Friday, December 29, 2006

In Non-Belief More Prevalent Among Social Scientists?: Some Comments on the Harris/Prager Debate

In an online debate with conservative talk-show host, Dennis Prager, Sam Harris responds to Prager in the context of a discussion on the prevalence of belief in God among scientists:

An article in Nature recently reported that no scientists doubt the existence of God more than biologists, followed closely by physicists and astronomers. I’m not aware of the data you cite on social scientists, but if it is as you report, and they are more atheistic still, it would not surprise me. After all, these people spend a lot of time thinking about things like self-deception, wishful thinking, cognitive biases, and the other enemies of intellectual honesty that keep religion in such good standing in our society.

Prager specifically wrote the following:

My point remains valid, as you graciously concede. Scientific knowledge hardly invalidates belief that there is a God. On the contrary, there are more believers in God in the natural sciences than in the social sciences. This suggests that it is the virtual absence of God in education, not knowledge of science, that likely accounts for the atheism of academics.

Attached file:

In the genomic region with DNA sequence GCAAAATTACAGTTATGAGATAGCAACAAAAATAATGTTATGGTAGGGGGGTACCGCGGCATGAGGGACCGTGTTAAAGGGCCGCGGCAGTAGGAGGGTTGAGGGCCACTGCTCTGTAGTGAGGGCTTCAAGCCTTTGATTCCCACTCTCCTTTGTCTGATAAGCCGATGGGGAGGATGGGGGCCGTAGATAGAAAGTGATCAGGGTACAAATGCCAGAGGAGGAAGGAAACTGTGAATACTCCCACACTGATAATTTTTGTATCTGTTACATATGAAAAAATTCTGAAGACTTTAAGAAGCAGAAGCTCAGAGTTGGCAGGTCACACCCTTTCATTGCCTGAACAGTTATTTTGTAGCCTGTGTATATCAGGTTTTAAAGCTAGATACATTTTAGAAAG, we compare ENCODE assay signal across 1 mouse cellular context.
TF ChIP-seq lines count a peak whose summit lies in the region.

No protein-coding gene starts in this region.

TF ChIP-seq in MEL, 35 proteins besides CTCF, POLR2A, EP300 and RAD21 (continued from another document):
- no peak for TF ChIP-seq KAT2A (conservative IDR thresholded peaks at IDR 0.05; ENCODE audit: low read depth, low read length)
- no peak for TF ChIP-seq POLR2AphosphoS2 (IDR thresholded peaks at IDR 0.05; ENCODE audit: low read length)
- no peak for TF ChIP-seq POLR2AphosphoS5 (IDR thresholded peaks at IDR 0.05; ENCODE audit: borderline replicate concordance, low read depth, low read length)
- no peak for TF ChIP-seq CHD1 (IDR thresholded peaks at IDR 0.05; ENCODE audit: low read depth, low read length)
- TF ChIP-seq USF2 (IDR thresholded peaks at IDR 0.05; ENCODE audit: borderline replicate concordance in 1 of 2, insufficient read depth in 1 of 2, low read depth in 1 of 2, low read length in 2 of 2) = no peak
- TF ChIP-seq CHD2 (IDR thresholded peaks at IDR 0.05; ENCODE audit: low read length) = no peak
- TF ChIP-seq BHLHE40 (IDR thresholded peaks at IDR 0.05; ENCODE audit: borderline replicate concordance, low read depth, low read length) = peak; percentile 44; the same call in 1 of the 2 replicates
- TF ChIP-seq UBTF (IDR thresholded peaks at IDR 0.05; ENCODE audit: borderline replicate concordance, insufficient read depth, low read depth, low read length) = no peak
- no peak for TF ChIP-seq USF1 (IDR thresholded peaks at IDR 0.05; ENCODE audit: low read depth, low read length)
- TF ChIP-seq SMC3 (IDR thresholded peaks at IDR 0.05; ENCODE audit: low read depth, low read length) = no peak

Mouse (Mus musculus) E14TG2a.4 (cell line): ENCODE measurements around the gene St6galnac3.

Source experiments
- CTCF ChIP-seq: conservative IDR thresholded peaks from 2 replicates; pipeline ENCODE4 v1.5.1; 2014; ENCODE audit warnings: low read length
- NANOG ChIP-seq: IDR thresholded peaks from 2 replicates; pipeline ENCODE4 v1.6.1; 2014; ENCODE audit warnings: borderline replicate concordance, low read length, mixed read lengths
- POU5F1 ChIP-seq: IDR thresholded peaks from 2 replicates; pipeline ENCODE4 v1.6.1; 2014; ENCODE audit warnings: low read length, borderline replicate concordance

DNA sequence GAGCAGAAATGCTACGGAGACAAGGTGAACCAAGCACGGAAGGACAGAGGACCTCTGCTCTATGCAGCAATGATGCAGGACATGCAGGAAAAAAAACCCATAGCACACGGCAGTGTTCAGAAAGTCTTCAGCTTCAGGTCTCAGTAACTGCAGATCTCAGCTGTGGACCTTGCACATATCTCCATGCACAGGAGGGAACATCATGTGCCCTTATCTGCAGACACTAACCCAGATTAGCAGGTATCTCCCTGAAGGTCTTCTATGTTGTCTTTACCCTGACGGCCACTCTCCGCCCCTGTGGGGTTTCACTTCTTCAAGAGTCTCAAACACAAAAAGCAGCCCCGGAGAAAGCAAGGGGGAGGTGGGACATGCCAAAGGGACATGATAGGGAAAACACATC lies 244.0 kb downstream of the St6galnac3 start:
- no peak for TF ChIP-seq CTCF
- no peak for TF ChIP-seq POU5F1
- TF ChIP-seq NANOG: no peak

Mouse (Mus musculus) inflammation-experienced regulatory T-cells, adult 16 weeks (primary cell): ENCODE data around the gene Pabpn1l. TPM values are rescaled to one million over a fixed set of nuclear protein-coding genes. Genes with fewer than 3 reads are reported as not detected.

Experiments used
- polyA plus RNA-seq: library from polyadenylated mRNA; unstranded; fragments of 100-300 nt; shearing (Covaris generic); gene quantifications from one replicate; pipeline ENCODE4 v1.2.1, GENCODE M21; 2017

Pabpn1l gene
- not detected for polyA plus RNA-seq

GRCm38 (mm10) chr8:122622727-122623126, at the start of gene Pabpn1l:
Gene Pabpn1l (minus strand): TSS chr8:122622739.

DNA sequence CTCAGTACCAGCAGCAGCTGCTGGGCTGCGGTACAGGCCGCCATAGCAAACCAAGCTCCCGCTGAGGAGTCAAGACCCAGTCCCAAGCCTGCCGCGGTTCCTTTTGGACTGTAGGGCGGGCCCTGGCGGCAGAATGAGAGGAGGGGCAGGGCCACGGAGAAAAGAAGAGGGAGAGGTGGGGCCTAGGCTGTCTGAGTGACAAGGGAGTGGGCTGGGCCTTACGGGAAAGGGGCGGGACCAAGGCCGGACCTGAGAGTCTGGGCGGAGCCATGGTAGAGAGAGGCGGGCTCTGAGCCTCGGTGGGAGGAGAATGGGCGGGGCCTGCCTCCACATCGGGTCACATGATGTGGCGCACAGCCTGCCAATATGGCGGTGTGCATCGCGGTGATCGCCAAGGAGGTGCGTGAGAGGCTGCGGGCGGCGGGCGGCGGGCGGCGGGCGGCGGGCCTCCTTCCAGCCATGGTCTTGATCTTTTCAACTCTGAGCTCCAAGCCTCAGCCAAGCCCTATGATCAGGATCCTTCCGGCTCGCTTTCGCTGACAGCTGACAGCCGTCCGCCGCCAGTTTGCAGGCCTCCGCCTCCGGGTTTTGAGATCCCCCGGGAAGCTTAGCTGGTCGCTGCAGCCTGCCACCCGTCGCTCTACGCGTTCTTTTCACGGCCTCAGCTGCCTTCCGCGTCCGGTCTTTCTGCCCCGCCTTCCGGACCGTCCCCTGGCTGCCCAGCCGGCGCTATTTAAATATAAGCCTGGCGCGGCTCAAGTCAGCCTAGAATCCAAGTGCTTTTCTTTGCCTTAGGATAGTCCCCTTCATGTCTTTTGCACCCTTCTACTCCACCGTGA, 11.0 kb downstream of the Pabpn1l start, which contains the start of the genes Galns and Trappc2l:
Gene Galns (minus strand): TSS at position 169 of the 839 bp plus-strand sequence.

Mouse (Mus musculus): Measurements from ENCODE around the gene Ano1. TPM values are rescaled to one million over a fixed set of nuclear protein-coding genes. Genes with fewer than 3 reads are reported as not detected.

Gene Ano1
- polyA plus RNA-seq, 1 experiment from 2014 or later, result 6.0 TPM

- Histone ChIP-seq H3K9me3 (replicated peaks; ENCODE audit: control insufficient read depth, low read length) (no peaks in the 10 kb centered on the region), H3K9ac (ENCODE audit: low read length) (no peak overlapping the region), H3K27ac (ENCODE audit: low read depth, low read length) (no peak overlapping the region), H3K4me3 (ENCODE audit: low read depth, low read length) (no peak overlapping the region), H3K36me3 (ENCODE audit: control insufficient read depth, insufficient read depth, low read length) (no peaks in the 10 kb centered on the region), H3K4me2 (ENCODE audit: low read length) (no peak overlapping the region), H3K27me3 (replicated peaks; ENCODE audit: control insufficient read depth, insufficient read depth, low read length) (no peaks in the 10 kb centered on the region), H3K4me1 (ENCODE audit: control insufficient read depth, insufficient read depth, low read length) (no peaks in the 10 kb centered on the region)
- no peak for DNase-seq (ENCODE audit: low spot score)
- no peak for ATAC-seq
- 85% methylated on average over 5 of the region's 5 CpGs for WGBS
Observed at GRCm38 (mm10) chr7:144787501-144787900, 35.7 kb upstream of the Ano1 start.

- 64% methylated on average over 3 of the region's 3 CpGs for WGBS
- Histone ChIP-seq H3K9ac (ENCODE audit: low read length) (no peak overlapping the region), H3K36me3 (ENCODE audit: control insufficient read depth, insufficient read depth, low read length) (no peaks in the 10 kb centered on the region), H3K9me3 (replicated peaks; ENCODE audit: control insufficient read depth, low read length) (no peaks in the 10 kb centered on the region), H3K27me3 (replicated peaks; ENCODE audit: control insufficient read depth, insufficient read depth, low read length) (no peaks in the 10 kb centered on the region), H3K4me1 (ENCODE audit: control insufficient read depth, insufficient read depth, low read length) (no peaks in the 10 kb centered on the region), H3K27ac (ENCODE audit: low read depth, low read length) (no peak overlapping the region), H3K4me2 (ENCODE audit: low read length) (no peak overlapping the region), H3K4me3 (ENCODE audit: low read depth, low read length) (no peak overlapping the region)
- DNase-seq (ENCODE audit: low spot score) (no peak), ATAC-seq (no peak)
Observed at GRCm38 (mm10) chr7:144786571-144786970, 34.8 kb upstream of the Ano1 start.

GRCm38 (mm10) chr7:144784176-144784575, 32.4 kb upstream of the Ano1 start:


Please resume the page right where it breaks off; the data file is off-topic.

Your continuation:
Given that anthropology in general and archaeology specifically are considered “social sciences” and that my professional experience and training are in both, allow me to comment. First, I do not know that social scientists are less likely to believe in God than natural or physical scientists. Prager threw that out there without any data to back it up and so it remains nothing more than personal opinion. Secondly, I do not know what Prager is implying here. It almost seems as though he considers “social sciences” as non-scientific relative to the natural sciences and that therefore the supposed absence of belief among the former must be the result of a general state of education and not familiarity with science. I don’t know if that is what he means, but if so, the argument is completely fallacious. I spend significant time in my Anthropology class dispelling this mythical dichotomy between the “hard” sciences (physics, chemistry, etc.) and the “soft” sciences (biology, anthropology, etc.). Most of the social science disciplines are as equally versed in the methods and philosophy of scientific investigation as their “hard” science counterparts and so I reject the notion that scientific literacy has something to do with differences Prager perceives. Nonetheless, his suggestion that there may be fewer “believers” among social scientists than natural scientists deserves further exploration. Harris documents some good reasons for why he thinks a greater prevalence of non-belief among social scientists might not be surprising: these people concern themselves with the all-too-human characteristics of “…self-deception, wishful thinking, cognitive biases, and the other enemies of intellectual honesty”. Certainly, the human propensity to deceive other humans for purposes of gaining political (i.e. religious) power combined with the evolutionary establishment of humans as pattern-seeking primates (hence, being willingly deceived) is a common theme throughout history.